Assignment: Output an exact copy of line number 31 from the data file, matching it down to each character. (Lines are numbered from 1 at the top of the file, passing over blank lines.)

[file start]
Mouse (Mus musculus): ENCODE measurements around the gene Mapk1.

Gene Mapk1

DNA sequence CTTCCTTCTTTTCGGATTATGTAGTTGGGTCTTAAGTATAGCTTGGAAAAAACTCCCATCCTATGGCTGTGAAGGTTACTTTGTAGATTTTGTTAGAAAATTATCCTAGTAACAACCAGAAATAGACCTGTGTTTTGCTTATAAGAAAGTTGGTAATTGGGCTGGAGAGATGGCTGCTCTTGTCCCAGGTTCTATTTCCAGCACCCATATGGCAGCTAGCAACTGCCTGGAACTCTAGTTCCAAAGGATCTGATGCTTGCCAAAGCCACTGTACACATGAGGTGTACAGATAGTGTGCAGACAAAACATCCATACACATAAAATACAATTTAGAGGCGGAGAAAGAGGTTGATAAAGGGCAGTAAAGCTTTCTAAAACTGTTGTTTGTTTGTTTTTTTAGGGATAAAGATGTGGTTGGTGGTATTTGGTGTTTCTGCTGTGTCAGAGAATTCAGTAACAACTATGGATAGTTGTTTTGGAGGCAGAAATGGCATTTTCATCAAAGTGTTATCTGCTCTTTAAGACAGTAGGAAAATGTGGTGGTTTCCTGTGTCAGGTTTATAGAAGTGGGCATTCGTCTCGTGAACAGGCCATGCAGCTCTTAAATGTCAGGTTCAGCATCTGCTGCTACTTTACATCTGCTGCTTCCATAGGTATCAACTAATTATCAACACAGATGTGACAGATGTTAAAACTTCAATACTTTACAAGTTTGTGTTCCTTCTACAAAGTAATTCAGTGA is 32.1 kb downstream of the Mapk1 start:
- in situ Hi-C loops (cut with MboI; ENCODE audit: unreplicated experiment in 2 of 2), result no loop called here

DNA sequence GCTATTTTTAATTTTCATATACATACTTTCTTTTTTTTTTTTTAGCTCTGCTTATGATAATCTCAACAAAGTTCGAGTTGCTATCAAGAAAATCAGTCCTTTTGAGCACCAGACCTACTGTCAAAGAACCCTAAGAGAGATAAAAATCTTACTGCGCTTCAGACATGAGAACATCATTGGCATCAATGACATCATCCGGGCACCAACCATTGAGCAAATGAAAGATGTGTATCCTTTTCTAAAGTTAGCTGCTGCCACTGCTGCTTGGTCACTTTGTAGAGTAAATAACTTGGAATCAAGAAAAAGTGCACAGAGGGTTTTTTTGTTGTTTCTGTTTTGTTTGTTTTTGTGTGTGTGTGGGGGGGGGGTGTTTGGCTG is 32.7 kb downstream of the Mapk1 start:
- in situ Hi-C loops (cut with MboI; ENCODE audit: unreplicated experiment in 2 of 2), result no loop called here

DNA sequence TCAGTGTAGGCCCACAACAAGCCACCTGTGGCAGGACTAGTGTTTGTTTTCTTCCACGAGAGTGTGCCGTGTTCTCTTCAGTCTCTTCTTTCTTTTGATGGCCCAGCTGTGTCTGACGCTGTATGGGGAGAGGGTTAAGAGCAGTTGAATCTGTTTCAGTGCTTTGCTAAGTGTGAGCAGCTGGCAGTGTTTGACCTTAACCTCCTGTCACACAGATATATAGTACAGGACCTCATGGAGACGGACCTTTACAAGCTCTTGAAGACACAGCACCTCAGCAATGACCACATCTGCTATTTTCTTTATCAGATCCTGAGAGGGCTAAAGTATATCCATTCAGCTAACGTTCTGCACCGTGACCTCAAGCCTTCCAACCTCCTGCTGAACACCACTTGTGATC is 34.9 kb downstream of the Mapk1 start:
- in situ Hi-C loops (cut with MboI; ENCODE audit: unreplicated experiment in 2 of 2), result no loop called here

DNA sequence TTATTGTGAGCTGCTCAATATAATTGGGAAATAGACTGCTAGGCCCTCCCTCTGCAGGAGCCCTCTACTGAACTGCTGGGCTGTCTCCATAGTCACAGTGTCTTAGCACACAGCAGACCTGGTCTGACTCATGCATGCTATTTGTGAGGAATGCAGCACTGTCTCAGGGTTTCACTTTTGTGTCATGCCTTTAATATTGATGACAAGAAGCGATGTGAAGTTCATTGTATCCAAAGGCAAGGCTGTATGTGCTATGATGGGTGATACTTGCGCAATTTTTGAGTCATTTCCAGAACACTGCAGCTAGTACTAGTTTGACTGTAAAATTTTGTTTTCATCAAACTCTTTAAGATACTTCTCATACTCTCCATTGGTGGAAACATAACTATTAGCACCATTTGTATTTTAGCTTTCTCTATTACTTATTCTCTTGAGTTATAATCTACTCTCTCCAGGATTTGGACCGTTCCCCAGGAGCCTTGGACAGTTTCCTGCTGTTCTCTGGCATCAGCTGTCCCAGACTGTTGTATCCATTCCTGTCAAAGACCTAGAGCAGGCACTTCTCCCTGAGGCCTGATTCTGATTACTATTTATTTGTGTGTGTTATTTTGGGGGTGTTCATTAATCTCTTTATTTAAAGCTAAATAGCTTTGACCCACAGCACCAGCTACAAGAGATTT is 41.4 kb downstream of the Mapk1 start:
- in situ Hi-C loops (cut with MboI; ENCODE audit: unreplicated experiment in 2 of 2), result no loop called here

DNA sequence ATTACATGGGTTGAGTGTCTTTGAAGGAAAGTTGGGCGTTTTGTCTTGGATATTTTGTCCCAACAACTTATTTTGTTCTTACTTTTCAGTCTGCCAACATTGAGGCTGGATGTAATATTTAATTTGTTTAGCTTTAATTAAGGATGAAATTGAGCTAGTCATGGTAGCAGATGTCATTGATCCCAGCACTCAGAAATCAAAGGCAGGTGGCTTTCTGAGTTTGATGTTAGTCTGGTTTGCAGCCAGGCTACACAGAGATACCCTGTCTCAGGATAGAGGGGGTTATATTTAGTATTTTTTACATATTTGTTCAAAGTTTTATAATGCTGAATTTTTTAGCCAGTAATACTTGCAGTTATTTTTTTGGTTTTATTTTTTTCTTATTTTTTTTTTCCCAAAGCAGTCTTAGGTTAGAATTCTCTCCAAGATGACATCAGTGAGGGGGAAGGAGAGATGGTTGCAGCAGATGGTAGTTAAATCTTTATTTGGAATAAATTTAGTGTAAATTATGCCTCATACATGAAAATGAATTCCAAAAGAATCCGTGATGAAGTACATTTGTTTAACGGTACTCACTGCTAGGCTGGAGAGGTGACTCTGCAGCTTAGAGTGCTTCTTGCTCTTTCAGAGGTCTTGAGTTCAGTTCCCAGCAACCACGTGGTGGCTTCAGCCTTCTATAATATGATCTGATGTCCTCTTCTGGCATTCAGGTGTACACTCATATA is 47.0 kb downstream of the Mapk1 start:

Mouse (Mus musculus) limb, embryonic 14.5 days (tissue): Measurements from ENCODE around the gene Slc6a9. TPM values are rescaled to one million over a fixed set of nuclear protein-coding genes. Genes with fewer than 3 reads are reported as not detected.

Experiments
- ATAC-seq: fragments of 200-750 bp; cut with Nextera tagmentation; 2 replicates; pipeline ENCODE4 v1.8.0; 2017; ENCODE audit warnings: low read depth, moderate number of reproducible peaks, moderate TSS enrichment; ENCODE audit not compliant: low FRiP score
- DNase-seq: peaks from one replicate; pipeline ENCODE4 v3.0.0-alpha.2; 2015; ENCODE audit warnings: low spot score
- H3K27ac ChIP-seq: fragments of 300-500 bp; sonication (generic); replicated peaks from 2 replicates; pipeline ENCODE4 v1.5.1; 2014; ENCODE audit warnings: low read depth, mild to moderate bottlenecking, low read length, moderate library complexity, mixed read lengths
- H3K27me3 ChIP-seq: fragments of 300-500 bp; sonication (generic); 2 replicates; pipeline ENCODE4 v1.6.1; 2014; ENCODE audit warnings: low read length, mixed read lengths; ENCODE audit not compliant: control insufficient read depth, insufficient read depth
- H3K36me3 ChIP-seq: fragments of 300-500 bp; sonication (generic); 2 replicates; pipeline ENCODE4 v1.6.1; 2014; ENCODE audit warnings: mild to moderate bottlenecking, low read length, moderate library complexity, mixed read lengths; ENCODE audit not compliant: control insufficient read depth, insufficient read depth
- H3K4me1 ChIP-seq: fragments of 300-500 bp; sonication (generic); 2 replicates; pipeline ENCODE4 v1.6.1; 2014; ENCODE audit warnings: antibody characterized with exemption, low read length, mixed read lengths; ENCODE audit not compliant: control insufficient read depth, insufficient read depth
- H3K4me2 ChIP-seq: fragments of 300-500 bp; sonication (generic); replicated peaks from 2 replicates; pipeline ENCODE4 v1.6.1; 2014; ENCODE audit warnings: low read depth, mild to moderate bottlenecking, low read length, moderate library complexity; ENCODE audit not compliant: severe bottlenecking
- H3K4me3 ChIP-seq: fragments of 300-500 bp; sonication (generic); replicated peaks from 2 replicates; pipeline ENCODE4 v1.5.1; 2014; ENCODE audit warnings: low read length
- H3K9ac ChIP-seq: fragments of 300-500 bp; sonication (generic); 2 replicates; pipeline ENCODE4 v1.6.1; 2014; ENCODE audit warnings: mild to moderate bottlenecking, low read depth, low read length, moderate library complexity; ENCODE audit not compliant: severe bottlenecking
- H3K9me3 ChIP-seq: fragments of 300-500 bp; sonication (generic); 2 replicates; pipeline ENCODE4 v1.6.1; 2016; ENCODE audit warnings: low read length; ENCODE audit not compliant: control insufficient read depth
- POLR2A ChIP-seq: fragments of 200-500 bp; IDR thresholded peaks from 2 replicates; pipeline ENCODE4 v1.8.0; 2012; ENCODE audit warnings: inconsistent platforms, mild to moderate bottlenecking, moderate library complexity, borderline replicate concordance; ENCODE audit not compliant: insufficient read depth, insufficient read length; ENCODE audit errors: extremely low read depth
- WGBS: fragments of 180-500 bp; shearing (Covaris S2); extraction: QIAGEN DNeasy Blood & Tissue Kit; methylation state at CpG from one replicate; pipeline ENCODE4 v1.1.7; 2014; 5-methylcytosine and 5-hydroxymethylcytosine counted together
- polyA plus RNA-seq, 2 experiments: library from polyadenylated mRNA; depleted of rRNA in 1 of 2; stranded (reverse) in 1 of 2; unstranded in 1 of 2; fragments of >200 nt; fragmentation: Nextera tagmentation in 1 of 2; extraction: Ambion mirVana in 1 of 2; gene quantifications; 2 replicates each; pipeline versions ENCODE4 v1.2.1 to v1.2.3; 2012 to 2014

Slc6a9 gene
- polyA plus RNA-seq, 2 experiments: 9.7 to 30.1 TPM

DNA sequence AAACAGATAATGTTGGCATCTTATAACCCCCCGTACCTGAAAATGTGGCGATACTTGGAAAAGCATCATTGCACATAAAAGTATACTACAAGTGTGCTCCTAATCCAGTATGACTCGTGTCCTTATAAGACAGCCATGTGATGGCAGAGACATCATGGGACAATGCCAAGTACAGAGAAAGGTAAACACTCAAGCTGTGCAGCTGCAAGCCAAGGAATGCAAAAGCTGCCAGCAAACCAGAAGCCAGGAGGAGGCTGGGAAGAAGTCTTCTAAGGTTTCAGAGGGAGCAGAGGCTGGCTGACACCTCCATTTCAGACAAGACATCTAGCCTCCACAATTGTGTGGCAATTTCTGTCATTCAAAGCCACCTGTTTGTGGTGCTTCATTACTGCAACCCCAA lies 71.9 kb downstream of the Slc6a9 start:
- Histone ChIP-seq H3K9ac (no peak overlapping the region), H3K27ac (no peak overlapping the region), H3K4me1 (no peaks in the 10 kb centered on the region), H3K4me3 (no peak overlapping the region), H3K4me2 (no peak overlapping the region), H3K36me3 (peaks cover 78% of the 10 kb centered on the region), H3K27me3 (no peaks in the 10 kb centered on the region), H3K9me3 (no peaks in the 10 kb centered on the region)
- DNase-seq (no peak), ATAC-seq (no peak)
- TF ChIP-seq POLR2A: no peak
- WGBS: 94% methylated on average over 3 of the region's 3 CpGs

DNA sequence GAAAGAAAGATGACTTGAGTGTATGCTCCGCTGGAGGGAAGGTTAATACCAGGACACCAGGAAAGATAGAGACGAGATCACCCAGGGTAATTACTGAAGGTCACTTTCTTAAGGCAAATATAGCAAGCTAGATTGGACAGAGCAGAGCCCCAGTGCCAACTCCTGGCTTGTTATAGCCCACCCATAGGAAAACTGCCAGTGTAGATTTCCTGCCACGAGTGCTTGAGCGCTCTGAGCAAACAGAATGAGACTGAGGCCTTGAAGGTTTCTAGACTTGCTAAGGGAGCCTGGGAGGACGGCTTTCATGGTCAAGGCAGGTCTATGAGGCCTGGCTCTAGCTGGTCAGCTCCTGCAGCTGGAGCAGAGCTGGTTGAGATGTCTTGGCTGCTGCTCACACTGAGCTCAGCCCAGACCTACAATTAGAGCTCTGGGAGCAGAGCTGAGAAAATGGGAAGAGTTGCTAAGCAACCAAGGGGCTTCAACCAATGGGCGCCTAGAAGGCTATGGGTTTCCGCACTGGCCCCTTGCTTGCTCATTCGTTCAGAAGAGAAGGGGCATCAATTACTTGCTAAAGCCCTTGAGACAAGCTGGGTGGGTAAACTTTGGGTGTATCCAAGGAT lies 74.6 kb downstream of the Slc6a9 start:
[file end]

- DNase-seq (no peak), ATAC-seq (no peak)